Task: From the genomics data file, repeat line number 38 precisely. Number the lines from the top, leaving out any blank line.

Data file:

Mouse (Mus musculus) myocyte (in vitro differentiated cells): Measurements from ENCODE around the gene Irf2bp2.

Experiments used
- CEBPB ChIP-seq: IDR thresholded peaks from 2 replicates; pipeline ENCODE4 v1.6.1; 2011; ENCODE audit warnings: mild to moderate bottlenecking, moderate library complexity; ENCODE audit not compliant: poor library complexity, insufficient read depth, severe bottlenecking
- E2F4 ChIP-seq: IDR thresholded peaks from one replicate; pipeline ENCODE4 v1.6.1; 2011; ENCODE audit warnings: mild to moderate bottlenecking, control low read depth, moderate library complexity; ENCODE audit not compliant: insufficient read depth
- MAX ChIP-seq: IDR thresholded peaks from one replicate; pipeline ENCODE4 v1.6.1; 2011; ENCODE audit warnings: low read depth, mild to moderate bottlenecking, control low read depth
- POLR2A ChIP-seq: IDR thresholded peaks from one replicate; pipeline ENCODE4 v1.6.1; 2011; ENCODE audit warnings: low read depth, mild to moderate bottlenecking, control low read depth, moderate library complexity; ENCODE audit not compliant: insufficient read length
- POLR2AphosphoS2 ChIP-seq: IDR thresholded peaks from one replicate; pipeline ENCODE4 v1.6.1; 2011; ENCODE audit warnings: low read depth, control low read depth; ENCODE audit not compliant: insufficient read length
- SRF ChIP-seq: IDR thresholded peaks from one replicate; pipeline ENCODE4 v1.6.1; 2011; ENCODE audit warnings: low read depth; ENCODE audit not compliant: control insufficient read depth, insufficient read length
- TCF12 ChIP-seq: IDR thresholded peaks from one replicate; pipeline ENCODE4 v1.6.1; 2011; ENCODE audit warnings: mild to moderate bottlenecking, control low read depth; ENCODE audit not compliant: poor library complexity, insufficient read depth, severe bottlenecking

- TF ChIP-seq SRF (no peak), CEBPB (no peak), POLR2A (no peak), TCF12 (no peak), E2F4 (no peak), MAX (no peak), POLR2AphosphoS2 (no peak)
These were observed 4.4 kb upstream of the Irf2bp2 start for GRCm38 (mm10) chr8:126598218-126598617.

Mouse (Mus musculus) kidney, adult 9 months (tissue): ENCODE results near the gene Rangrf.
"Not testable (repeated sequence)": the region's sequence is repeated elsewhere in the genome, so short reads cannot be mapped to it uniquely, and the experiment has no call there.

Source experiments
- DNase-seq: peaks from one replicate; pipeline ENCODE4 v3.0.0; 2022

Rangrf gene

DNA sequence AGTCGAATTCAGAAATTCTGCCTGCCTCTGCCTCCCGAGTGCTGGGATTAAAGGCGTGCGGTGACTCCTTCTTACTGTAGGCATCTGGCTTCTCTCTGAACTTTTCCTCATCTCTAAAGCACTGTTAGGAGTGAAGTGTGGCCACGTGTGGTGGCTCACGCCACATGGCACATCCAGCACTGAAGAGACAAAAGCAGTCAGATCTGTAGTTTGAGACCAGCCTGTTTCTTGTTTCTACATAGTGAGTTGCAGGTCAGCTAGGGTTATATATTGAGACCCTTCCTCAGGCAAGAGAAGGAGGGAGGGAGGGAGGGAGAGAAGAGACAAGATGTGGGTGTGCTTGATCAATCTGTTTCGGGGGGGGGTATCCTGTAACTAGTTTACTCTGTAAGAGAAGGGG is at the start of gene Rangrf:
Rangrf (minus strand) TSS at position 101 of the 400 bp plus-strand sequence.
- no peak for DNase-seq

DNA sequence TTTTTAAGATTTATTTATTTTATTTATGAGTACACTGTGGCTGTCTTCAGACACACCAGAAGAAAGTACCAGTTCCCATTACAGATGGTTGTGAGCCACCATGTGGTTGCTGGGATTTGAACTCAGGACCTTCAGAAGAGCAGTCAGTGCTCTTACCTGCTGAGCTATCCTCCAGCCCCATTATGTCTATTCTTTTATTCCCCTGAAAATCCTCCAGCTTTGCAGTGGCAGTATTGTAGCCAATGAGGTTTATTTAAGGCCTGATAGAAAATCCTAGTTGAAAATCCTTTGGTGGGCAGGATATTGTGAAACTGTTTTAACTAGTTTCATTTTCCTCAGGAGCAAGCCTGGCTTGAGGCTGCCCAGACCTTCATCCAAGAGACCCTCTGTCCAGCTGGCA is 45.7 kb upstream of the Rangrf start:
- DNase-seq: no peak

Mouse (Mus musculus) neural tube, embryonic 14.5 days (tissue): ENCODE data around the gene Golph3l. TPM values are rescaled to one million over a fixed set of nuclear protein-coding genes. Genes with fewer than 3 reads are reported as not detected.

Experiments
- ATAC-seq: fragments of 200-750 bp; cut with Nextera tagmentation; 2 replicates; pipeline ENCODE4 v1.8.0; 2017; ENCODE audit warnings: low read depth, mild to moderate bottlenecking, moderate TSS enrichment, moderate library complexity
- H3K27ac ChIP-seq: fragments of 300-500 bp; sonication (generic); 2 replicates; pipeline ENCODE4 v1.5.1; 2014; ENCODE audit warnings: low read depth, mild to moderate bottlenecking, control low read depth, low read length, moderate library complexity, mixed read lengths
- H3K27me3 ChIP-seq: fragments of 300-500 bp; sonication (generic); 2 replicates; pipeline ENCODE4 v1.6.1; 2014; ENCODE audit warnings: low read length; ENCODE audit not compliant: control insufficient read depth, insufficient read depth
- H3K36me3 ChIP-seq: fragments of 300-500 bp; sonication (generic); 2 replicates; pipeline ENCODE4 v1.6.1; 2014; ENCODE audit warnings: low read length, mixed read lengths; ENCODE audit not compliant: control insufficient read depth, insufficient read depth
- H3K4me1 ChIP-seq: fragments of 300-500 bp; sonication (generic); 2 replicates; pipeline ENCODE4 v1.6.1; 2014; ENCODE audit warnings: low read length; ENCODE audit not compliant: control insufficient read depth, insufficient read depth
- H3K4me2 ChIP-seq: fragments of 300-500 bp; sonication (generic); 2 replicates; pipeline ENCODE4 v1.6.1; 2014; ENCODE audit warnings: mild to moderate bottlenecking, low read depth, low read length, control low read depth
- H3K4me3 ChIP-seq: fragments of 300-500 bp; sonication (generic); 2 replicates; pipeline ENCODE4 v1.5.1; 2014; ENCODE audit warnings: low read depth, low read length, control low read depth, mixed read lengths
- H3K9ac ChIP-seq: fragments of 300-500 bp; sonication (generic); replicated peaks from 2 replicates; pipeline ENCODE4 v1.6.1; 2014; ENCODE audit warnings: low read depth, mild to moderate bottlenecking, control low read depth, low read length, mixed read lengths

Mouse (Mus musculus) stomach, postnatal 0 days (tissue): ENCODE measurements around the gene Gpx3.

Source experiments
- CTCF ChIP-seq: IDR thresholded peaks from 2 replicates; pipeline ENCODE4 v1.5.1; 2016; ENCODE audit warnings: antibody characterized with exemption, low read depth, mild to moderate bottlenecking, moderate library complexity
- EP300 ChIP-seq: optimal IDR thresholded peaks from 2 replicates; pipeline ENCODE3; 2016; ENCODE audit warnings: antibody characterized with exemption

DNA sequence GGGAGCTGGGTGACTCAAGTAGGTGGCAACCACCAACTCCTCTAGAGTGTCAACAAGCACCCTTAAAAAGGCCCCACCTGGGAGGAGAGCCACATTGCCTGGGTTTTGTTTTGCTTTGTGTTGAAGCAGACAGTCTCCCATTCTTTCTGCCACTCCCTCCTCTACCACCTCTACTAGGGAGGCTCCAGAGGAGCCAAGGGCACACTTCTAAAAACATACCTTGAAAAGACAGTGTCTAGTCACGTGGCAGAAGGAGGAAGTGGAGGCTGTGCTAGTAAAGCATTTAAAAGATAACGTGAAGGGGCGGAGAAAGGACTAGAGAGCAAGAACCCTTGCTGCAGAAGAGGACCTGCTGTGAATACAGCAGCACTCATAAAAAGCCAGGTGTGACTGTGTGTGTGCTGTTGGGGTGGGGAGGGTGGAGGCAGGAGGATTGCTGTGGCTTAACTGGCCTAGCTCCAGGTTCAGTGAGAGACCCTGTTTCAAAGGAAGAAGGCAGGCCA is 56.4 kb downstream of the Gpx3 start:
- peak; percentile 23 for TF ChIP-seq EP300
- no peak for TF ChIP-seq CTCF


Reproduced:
- no peak for TF ChIP-seq CTCF